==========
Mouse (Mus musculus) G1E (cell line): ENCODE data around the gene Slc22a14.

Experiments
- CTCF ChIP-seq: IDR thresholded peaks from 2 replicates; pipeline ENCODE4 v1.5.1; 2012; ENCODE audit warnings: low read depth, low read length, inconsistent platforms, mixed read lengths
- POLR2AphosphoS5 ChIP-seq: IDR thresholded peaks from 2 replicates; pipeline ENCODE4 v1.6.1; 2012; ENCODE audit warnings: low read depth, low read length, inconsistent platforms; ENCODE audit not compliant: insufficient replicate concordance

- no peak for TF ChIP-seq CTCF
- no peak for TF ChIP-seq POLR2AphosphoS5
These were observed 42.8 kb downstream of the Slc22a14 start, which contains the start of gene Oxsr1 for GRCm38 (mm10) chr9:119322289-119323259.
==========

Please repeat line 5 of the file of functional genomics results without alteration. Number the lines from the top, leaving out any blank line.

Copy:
- no peak for TF ChIP-seq CTCF